Overview: Working with the iPlant Collaborative to share biological data for high-throughput phenotyping. Using Django, I'm creating a wiki-style web server where users can share their own projects and algorithms.
Challenge: Once again, this research project is very open ended so I'm learning how to effectively specify requirements so that I can produce what our stakeholders actually want.
What I'm Learning: How to ask my client the right questions so I can produce the best product.
Overview: I worked on a team of interns to develop a tool that introduces new users to the key features of the modules within Business Center, a product that allows users to manage and configure payment processing services. I was heavily involved in the discovery phase, deciding the direction of the project. Then I created UI prototypes in Sketch and helped with the front-end implementation in React. Lastly, I wrote the controller between the front and back-end.
Challenge: There were quite a lot of people involved between our team and stakeholders so finding a unified direction was a bit of a challenge. Also, it took some getting used to having engineers point out the ways my code could be greatly improved, but I learned so much because of it.
What I Learned: I learned React and Sketch for UI prototyping. I also learned a great deal about the secure software development cycle and the payments industry.
Overview: One of the larger tasks I was assigned was implementing new designs for their tab control. I updated the existing design and created a minimal design option for developers on our platform. Then another project I was given was redesigning their home interface with the main addition being the ability to drag apps and widgets so the user could arrange them to their liking.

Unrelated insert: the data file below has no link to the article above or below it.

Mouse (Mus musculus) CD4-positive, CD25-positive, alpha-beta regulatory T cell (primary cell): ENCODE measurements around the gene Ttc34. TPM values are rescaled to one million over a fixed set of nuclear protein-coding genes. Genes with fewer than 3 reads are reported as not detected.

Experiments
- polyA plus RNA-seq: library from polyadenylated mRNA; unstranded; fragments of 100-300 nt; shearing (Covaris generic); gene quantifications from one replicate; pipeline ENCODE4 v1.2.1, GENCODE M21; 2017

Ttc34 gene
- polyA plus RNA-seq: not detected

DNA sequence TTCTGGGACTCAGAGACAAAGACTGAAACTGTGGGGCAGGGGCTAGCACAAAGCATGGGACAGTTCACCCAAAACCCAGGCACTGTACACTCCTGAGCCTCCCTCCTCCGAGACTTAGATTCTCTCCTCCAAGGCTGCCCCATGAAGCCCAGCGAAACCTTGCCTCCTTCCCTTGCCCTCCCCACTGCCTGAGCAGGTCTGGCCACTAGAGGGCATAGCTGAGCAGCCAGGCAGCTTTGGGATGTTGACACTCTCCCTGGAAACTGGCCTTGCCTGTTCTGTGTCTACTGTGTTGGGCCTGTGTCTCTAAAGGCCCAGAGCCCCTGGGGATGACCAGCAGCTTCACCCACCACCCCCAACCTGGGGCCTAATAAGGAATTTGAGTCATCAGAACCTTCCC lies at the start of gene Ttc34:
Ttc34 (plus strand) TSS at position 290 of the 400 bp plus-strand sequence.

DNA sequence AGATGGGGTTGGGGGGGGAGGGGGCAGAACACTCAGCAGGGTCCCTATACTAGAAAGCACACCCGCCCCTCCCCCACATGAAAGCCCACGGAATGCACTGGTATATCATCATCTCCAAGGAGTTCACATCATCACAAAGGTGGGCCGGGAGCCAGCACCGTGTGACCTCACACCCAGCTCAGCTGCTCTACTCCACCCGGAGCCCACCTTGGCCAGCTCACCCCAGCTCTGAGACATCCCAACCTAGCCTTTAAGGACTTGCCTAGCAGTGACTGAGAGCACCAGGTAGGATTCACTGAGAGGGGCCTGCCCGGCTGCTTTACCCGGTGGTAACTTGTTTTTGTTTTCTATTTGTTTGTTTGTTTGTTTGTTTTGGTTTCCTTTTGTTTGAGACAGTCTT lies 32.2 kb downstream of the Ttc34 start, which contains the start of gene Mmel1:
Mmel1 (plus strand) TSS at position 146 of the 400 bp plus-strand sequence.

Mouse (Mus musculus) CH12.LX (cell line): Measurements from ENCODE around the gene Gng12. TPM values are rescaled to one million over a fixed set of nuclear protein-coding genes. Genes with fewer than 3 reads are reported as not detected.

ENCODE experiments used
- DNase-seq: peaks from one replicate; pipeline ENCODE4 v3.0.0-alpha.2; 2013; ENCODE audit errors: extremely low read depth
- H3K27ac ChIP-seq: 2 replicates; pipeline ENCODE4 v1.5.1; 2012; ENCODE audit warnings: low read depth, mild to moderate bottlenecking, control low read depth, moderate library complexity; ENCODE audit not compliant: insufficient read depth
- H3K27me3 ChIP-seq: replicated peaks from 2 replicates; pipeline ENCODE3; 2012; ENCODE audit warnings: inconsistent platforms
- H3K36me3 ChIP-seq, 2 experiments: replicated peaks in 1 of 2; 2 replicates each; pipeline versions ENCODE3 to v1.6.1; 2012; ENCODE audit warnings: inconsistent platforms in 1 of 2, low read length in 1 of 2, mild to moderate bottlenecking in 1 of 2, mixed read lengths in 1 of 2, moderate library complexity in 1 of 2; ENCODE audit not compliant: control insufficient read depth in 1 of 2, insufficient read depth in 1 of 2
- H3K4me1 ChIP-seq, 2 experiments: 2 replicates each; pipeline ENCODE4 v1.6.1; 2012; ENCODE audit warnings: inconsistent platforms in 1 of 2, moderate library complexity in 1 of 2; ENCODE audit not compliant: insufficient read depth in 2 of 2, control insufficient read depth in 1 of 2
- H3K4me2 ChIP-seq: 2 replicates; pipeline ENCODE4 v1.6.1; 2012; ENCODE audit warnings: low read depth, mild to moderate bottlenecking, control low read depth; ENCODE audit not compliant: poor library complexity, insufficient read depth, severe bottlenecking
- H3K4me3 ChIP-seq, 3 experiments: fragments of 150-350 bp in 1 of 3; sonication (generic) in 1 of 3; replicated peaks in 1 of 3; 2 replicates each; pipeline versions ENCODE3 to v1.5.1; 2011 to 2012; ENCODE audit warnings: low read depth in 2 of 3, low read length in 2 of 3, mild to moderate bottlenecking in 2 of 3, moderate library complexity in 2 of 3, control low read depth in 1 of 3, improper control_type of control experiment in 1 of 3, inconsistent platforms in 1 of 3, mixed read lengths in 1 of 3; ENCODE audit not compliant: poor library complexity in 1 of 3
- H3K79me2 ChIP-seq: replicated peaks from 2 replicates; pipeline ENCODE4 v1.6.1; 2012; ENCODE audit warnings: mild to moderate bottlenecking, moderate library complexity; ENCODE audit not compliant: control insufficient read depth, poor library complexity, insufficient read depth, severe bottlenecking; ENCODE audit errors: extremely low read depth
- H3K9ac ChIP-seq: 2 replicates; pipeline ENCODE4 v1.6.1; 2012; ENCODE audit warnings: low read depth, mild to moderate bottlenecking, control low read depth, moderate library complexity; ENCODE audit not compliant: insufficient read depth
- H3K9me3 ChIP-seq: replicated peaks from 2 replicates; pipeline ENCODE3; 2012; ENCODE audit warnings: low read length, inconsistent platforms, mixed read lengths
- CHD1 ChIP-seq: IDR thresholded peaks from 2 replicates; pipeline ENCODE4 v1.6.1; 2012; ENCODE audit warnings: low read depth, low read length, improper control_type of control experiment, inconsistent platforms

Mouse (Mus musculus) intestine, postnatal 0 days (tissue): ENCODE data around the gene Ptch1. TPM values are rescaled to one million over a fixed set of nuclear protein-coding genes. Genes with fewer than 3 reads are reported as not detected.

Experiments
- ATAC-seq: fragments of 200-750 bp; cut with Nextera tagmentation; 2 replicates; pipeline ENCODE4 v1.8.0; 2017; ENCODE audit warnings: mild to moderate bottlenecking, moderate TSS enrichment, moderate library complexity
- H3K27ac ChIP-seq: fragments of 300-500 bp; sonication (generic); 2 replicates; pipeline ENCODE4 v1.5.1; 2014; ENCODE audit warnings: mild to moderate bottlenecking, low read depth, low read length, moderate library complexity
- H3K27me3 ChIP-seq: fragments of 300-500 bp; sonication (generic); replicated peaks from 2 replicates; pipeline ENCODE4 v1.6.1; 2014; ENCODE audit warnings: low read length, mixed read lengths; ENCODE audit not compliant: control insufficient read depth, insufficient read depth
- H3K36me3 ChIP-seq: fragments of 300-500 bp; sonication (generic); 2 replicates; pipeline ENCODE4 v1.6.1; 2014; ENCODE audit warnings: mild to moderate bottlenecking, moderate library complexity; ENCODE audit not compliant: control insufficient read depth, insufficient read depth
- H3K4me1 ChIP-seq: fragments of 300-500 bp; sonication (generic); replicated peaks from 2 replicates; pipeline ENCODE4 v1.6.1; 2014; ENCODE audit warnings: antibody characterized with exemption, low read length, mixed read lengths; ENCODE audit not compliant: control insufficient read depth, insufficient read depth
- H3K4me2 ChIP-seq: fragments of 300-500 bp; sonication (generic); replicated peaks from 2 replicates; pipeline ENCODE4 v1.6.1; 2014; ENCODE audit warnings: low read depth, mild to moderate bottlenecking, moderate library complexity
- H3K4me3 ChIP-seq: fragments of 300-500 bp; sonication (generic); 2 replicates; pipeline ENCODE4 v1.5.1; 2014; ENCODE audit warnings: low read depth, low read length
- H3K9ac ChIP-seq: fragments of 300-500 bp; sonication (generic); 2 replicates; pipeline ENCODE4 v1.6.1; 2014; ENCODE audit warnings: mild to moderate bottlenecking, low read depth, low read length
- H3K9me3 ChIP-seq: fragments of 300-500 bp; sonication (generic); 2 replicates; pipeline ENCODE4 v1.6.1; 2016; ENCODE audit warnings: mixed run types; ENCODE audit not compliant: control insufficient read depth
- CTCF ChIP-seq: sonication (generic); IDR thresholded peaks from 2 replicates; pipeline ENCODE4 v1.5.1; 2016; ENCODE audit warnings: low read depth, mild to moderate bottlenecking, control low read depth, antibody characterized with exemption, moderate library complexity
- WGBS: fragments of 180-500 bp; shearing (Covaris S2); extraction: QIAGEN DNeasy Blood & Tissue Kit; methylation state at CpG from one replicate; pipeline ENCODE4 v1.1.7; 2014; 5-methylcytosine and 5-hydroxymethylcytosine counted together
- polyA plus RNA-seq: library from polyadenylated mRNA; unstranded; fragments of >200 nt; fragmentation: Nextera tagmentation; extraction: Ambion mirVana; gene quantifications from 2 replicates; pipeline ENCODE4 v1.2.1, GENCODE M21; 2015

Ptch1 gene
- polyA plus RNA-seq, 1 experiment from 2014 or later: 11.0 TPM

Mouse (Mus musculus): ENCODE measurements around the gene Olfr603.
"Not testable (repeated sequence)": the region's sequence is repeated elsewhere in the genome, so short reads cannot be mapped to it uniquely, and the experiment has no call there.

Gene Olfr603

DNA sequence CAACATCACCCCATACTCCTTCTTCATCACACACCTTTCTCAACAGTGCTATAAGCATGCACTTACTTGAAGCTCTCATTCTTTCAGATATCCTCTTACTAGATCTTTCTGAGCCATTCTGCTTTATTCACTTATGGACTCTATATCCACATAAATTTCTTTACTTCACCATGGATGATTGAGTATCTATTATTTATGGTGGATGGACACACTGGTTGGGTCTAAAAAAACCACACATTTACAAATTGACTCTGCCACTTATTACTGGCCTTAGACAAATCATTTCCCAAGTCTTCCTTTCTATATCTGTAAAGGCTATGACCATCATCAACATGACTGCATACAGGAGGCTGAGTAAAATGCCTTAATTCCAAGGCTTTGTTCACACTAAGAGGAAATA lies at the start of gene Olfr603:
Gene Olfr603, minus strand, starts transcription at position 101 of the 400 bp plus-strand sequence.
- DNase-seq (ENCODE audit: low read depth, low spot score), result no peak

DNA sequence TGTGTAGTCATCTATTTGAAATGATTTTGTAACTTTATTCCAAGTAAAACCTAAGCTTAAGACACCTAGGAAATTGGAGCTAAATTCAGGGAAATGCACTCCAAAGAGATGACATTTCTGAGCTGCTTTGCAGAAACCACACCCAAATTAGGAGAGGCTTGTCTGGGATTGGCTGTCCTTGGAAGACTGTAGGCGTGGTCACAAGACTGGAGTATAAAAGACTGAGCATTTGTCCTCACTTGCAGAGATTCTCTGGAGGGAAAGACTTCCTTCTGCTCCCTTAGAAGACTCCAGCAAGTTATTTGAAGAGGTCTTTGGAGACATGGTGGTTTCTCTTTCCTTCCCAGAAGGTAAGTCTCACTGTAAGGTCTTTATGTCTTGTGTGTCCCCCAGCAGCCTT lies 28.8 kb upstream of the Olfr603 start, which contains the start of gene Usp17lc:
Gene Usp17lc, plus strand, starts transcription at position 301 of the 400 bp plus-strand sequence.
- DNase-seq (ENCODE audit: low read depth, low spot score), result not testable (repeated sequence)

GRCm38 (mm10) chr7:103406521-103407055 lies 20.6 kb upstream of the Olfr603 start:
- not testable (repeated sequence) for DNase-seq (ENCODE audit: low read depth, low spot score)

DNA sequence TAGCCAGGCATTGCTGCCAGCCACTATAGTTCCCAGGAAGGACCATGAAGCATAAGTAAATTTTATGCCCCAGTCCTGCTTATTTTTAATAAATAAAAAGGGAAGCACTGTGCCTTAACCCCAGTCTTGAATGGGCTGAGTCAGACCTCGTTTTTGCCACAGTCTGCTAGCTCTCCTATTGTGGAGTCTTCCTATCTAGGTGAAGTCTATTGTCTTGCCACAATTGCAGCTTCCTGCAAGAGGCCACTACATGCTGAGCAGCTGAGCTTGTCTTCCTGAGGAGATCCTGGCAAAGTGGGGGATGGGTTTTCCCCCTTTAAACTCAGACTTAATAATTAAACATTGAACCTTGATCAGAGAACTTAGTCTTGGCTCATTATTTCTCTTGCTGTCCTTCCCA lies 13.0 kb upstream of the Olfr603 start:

Challenge: Rapid prototyping was something I had to get used to. It didn't happen very often, but from time to time a feature I had been working on would be cut. I had to learn how to develop quickly so the team could decide if we were headed in the right direction.
Overview: CodeU is an exclusive development program where students are provided various resources and opportunities to strengthen their programming skills. Under the guidance of a Google mentor, I completed technical exercises to practice for technical interviews. Then I also learned Android development and presented a group app project at Google's Mountain View, CA campus.
Challenge: Collaboration was particularly challenging because my group had members in each time zone and each of us had full-time internships. GitHub was extremely helpful to our situation. In spite of difficulties, we were able to have a functioning app to present at the CodeU Summit on the Google Mountain View campus. We developed a video game information app that made us of GiantBomb's free API.
What I Learned: While the project felt somewhat like a failure because we didn't have a fully functional app, the amount I learned developing the app made it feel like a success. From our final project alone, I learned about Android, SQL, and RESTful web services. CodeU combined with my internship made for a full, but really fun summer. I don't know if I've ever learned so much in such a short period of time.
Overview: I worked on a team completely composed of interns. On the team, I handled most of the web application development. I developed dummy apps to test our service platform and a docs app which compiled all the documentation of all the apps on the platform.
Challenge: My biggest challenge was finally gaining an understanding of something, then needing to learn something else. I learned something new literally every day. It was an excellent and rewarding experience.
Overview: CIS 200 (Programming Fundamentals) is a Java course which goes over the principles of algorithm design and their application to procedural programming. The course also includes an introduction to arrays, classes and objects.
Challenge: One of the challenges in this position was accommodating the student's different levels of understanding and methods of learning. One student may be much further along and need very little explanation while the student next to her may be using arrays for the first time and get a lot out of seeing how it works on pen and paper.
What I Learned: The rewarding part was how much I learned. When you need to know enough about a concept to explain it to someone seeing it for the time, your understanding of it increases greatly. Similar to CIS 115, it's likely I learned more being a UTA for the course than when I was a student.
To see my full work history, please view my LinkedIn profile.